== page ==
Cambridge Independent: “River Cam supporters urge rethink by partners of Anglian Water during protest in Cambridge”

As reported by the Cambridge Independent during one of the days in the recent Hearings by the Planning Inspectorate Friends of the Cam and others made their voices heard outside the Hilton Hotel where the hearings were taking place.

In the article a spokesperson for the Greater Cambridge Shared Planning Service is quoted. Part of their statement refers to “8,350” homes coming from moving the sewage works.

“A North East Cambridge area action plan is being prepared by the councils for a significant new city district on this wider area that has identified potential for 8,350 homes and 15,000 jobs as well as supporting facilities.

This figure of 8,000 homes has been used across many newspaper articles recently but this is very misleading. The truth is, the emerging Local Plan which takes us to 2041, shows that the councils are only expecting to be able to build around 50% of that number1. We know, thanks to the Planning Inspectorate’s hearings, that around 1,500 of those 4,000 can be built now without moving the sewage works at all. Save Honey Hill argues that the balance of 2,500 is just not a big enough benefit to the public to justify the move of the sewage works – it is not good value for money coming from the public purse and is not the exceptional circumstance needed to permit building on Green Belt.

Post 2041, housing is already planned in other areas that will accommodate the shortfall.

Save Honey Hill argues that the balance of 2,500 homes is just not a big enough benefit to the public to justify the move of the sewage works

Save Honey Hill
  1. Greater Cambridge Shared Planning – Local Plan First Proposals []

“Joint statement from local leaders and the Combined Authority Mayor on Cambridge 2040 announcement”

The Mayor and other local leaders issued a statement on the 19th December 2023 about Rt Hon Michael Gove, Secretary of State for Levelling Up, Housing and Communities, updated plans for the Government’s ‘Cambridge 2040’ vision.

The Government’s vision for Cambridge includes proposals for “northwards” of 150,000 new homes around Cambridge as part of a major new expansion of the city.

“Joint statement from local leaders and the Combined Authority Mayor on Cambridge 2040 announcement”

June 3rd Town and U+I – wolves in sheep’s clothing at Strawberry Fair

It would appear that the core site at NECAAP has undergone a rebranding.  Town and U+I had a stall at Strawberry Fair today where they were proudly showcasing the plans for ‘Hartree’.

Here are some of the visuals on display:

For me what really stuck in the gullet was the one titled ‘A Day at Hartree’ which looks at possible future resident profiles.  It talks about key workers alongside couples who have moved from London alongside ‘global citizens’ from other countries.  I wonder if key workers really will be able to afford these apartments, and if it is attracting couples from London and further afield, how can the development be addressing the housing shortage that locals are experiencing.

I spoke to one of the people manning the stall who said that the sewage works relocation and Hartree are two completely separate projects while in the same breath saying that without the sewage works moving the development wouldn’t be able to go ahead.  He refused to accept they are linked and we had to agree to disagree in the end but it was all relatively good humoured debate. 

I also pointed out that they were stretching it to describe the development as good for the planet, “an exemplar for development fit for the challenges for the 21st Century, enabling sustainable lifestyles, enhancing nature and accelerating the transition to a net zero carbon world.”  I pointed out that they were being, at best, disingenuous and that in no way can this development be described as exemplary development fit for the blah! blah! if it depends on moving a fully functioning sewage works (one that was ‘future-proofed’ a few years back to the tune of over £20m) to Green Belt, arable farmland and pouring millions of tonnes of concrete onto a principal chalk aquifer into the bargain.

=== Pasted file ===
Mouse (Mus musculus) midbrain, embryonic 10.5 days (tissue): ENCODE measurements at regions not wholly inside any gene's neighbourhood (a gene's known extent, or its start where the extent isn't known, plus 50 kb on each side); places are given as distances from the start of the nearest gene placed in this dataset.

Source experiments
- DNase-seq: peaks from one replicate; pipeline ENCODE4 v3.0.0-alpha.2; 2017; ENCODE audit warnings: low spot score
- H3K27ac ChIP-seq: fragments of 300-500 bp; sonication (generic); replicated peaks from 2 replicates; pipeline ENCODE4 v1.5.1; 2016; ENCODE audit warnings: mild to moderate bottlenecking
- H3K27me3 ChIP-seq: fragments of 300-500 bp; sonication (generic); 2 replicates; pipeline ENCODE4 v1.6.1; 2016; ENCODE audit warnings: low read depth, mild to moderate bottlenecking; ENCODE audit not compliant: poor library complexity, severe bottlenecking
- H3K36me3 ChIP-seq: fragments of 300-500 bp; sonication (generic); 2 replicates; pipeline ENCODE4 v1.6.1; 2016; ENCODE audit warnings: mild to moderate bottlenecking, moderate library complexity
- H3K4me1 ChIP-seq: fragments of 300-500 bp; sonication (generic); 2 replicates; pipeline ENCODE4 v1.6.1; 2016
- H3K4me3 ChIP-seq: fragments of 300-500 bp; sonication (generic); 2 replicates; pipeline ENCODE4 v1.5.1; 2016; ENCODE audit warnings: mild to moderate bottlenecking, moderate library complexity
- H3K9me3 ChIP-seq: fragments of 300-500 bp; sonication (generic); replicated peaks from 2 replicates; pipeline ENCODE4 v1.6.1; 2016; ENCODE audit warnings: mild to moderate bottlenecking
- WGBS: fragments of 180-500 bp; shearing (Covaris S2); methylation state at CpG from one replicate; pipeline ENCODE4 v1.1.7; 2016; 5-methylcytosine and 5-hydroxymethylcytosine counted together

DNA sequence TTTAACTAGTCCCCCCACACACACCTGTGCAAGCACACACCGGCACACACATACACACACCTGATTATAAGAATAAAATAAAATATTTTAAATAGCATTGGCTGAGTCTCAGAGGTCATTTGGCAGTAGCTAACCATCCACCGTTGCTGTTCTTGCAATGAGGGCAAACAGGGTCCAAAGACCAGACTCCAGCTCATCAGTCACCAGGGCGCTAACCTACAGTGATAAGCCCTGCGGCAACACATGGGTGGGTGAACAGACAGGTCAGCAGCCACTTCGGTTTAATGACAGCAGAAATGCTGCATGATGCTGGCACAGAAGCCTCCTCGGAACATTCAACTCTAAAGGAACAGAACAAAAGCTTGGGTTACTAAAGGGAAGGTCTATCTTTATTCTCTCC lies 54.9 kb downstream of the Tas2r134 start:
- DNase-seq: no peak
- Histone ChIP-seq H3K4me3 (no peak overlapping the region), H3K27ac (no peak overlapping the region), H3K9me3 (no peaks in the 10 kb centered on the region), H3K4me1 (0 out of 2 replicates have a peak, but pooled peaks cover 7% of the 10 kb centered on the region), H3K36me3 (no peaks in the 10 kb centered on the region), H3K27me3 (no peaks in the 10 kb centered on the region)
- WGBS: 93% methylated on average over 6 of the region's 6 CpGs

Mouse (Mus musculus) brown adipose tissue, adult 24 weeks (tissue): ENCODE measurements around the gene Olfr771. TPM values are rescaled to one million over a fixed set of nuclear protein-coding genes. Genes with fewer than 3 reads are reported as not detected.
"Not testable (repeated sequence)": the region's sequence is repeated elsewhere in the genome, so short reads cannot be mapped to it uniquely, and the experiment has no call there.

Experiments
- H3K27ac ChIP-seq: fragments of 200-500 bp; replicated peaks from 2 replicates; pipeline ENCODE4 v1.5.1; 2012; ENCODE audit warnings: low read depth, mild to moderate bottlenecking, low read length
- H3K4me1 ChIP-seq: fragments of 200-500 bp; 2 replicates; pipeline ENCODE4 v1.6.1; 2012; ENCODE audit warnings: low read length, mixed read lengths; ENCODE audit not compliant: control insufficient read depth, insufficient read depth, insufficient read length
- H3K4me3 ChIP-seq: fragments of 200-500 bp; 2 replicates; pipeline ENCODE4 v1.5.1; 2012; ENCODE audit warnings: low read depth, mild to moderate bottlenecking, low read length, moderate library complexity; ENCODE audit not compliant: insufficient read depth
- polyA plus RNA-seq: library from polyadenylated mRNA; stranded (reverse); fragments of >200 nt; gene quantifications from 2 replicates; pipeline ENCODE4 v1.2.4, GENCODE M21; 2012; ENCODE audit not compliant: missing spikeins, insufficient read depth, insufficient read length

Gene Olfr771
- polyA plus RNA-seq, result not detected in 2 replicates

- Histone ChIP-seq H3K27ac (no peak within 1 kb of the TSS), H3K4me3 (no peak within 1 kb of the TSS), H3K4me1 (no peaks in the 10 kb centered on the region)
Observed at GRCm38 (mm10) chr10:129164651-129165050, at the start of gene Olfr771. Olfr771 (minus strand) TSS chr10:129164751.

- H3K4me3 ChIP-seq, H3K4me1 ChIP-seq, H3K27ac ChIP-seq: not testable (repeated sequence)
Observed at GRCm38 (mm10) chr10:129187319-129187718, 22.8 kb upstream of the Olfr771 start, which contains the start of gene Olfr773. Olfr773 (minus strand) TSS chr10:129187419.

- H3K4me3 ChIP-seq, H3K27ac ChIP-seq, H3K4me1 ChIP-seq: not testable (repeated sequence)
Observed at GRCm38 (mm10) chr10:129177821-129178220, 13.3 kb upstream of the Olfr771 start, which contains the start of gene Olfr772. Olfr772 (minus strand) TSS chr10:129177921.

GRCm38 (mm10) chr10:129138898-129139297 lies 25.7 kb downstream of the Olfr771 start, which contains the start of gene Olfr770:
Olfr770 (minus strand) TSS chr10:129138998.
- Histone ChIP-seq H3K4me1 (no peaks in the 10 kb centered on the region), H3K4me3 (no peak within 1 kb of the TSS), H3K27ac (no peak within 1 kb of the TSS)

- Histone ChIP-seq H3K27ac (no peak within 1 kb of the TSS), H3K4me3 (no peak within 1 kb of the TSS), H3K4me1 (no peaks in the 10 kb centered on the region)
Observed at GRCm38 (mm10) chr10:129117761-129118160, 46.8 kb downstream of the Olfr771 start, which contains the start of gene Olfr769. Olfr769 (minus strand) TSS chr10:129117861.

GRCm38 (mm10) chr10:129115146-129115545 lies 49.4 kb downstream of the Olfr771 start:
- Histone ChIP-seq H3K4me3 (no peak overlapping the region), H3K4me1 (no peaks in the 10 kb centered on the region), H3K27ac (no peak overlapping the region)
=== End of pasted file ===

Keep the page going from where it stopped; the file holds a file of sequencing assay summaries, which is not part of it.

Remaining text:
Anyways, if you have the opportunity to put anyone straight on the development and what the consequences are, I hope some of this helps with your argument.

Catherine Morris

Letter to the Cambridge Independent in response to the Planning Inspectorate’s Advice Notes to Anglian Water.

18th May 2023

Dear Reader

In response to this paper’s article dated Wednesday, 17th May 2023, which sheds a glaring spotlight on Anglian Water’s sloppy planning application to relocate its wastewater treatment plant at Cowley Road to Honey Hill, the Save Honey Hill team would like to thank the Cambridge Independent and, in particular, Alex Spencer, for bringing this to the public’s attention.

The article made for stark reading when you consider the consequences of this huge nationally significant infrastructure project and the equally huge £227 million that Anglian Water has been allocated to pay for the relocation.

This project is about a billion-pound private water company profiteering from a move that will release land that can then be called brownfield and sold off to developers for a huge sum that its shareholders will pocket whilst the taxpayer foots the bill for the move.

The Save Honey Hill campaign has long held the opinion that due diligence has not been given to the environmental impact of said move nor to the option of the sewage plant staying where it is and, if necessary, simply being upgraded. According to the Advice Notes published by the Planning Inspectorate, the planning inspectors clearly agree.  It is the validation that we are very happy to receive, but we are not so naïve as to think the story ends there.

We will continue to press home, at every opportunity, the many wrongs of this aspiration held by Anglian Water, Cambridge City Council, South Cambridgeshire District Council and undoubtedly the university colleges who own some of the land adjacent to the Cowley Road site.